Resale properties off to a good start

The year seems to be looking up for the resale private property market as prices inched up in January by 0.6 per cent. Despite a 7.2 per cent difference from the 2014 peak, the signs could be promising as there has been a corresponding increase throughout the core central region,  city fringes and also in the suburbs.

Parkview Eclat

Photo: Parkview Eclat apartments on Grange road

The largest price increase of 1 per cent was centred around the core central region. Depending on the price trends of prime properties in regional gateway cities, Singapore’s prime and luxury property sector may  fluctuate, especially when price differences become too apparent. City fringe and suburban resale private property prices rose 0.1 and 0.8 per cent respectively, but some analysts are projecting a downward trend this year with competition from completed new properties.

Resale volume has yet to increase significantly, but should it do so, with the global economic situation, interest rate hikes, property cooling measures thrown into the mix, the market might be looking more at a price stabilisation rather than a sharp rebound. As the year has just begun, January’s figures are not representative of the year ahead. No doubt, the first quarterly figures will be watched keenly by market players, buyers, sellers and investors alike.

 

EduCity and Medini – Iskandar’s Bright Spots

Albeit a sluggish 10-year development period for Iskandar, with some projects and real estate developments taking longer than expected to take off, some bright spots have emerged and investors are still hopeful for value appreciation.

The Iskandar Region Development Authority (Irda) estimates a 50 per cent materialisation of the RM187.96 billion already invested into the development. It’s ultimate target is to attract RM338 billion worth of investment monies into the region by 2025. For now, the main developments and attractions are education and healthcare.

MEdini SignaturePhoto: Medini Signature

In EduCity, the international education institution Malborough College Malaysia has brought about 823 students and their families to the region. The school is about a 10-minute drive away from the Tuas second-link in Singapore while also offering boarding facilities. Other tertiary institutions under the EduCity scheme include the Netherlands Maritime Institute of Technology and Newcastle University of Medicine Malaysia. Soon the Management Development Institute of Singapore (MDIS) and Raffles American School will also open, boosting the population and perhaps real estate growth in the vicinity.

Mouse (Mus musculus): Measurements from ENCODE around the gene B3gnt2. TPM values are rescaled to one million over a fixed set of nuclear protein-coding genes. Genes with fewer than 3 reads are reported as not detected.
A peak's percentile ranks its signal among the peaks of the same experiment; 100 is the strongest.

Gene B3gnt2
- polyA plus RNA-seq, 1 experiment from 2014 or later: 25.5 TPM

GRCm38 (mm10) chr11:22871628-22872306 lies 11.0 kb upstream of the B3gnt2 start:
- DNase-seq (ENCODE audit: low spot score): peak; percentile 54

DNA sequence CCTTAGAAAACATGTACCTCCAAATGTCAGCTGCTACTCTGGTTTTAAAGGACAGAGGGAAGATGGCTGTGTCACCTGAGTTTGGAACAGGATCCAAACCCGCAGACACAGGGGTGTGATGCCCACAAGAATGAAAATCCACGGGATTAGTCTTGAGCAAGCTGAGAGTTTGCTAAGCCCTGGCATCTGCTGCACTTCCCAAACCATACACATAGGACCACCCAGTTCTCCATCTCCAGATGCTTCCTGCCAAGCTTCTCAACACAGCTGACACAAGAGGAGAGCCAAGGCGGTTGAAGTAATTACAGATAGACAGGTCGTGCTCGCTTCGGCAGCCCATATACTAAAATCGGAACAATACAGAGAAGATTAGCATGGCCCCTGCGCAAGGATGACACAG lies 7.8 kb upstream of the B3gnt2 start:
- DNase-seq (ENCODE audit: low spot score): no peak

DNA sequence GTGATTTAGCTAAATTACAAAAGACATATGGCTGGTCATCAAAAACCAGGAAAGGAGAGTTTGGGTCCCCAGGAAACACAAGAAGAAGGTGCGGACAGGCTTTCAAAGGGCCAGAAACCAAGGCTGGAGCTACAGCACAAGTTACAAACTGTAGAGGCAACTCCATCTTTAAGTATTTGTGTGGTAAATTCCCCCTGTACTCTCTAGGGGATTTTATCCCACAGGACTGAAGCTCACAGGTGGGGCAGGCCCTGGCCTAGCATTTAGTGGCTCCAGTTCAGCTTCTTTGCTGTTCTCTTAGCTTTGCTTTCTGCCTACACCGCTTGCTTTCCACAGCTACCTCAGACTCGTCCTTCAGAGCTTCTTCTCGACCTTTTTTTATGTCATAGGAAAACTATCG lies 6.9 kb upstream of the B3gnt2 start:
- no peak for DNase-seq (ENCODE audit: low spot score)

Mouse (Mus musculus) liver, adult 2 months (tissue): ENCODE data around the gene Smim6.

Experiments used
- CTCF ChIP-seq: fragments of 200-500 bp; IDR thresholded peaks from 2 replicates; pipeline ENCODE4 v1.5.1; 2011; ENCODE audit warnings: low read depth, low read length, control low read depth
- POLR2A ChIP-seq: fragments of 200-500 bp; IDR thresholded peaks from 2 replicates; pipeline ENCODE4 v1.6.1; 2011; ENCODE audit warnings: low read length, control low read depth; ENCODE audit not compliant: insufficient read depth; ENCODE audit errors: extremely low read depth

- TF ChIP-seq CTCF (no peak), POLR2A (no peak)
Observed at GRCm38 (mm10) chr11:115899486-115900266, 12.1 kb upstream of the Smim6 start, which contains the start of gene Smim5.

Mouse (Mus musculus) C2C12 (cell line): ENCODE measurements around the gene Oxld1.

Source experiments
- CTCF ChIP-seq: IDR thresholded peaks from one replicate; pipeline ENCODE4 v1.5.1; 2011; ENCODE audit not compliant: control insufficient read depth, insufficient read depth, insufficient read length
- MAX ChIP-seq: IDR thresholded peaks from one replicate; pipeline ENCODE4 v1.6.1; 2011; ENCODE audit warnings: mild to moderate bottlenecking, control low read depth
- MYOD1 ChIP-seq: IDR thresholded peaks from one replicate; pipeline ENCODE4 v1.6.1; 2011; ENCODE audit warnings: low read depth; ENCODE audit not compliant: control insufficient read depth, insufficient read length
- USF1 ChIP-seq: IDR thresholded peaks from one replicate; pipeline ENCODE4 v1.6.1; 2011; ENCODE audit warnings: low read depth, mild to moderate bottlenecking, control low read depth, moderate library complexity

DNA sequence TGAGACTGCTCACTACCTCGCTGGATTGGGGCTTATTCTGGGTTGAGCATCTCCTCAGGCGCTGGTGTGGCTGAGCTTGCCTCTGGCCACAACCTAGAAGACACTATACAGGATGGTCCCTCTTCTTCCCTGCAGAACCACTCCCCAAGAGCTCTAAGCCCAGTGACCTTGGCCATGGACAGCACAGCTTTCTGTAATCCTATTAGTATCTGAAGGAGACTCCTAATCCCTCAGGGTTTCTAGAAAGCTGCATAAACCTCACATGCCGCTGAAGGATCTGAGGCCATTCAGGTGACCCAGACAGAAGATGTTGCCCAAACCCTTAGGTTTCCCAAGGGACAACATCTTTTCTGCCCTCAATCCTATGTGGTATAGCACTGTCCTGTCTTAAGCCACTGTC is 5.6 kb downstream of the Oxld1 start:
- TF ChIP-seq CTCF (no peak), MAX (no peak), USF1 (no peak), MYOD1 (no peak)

Real estate in Nusajaya City could benefit from the EduCity development while the Medini Iskandar project looks to bring in investment monies through healthcare. Gleneagles Medini has already opened its doors in 2015 and soon Regency Specialist Hospital, Thomson Medical Centre and more KPJ Group healthcare centres will join the ranks.

TOP-ready properties come up tops

The common four- to six-year wait for a new property to be built can be quite a nerving time. It makes planning for the future a little tricky and may not make for the best short-term investment.

Tropika East

Photo: Tropika East condominium

Purchasing a property which has already attained its Temporary Occupation Permit (TOP) however, could save you a lot strife and worry. For buyers purchasing for occupation, TOP-ready units are available to move into right away and often with renovations all done. That saves not only time but money. And for those who are looking for investment opportunities, private properties which have attained their TOP can be leased immediately. This year will see a total of 27,149 private condominium units from 71 TOP-ready projects. Another plus point is that buyers can physically inspect these units for their pros and cons instead of doing guesswork from just looking at brochures and show flats which may leave a margin of error.

Jade ResidencesPhoto: Jade Residences 

Properties in some popular suburbs are finding ready buyers are euHabitat and Tropika East in the East,  Jade Residences in Upper Serangoon,  Echelon in Jurong, Bartley Ridge on Mount Vernon and Sky Green condominium in MacPherson. These residential projects with ready units are situated in prime city fringe or Outside Central Region districts. In the central regions, TOP-ready projects to look out for include The Scotts Tower, Robinson Suites and 26 Newton.

However, not all projects with TOPs are equal. It is always wise to do your research and understand that location is key, and getting a solid valuation done on the property using private and public research sources or engaging experienced property agents will help you get the best out of your property purchase.

 

Who’s the most expensive of them all?

Hong Kong. When it comes to housing affordability. According to Demographia, a United States-based urban planning research unit, Hong Kong has emerged as one of the most expensive cities out of 367 metropolitan areas in 9 countries. Second on the list was Sydney, followed by Vancouver, Melbourne and Auckland. Singapore was 5th on the list.

Hong Kong property

Photo: Apartment in Viking Garden, Hong Kong 

In Hong Kong, median home prices are almost 19 times the median annual gross household income. It is the largest year-to-year increase in pricing over the 12 years in which the research was conducted. A small shoebox apartment below 500 sq ft would cost almost US$75,000 (or S$1.1million) in Hong Kong. That is almost double the price of such an apartment unit in Singapore. In the United States, only 9 metropolitan registered highly affordable housing prices, with San Jose, San Francisco, Los Angeles and San Diego being some of them. 14 other cities in the United States remained under the affordable level, with Buffalo, Cincinnati, Cleveland and Rochester tied in first place.

SF FlatPhoto: San Francisco apartment

With the US interest rates rising this year however, property analysts are expecting some change in the global property markets. Hong Kong’s property bubble may burst should the authorities do good on their promise to meet housing supply demand.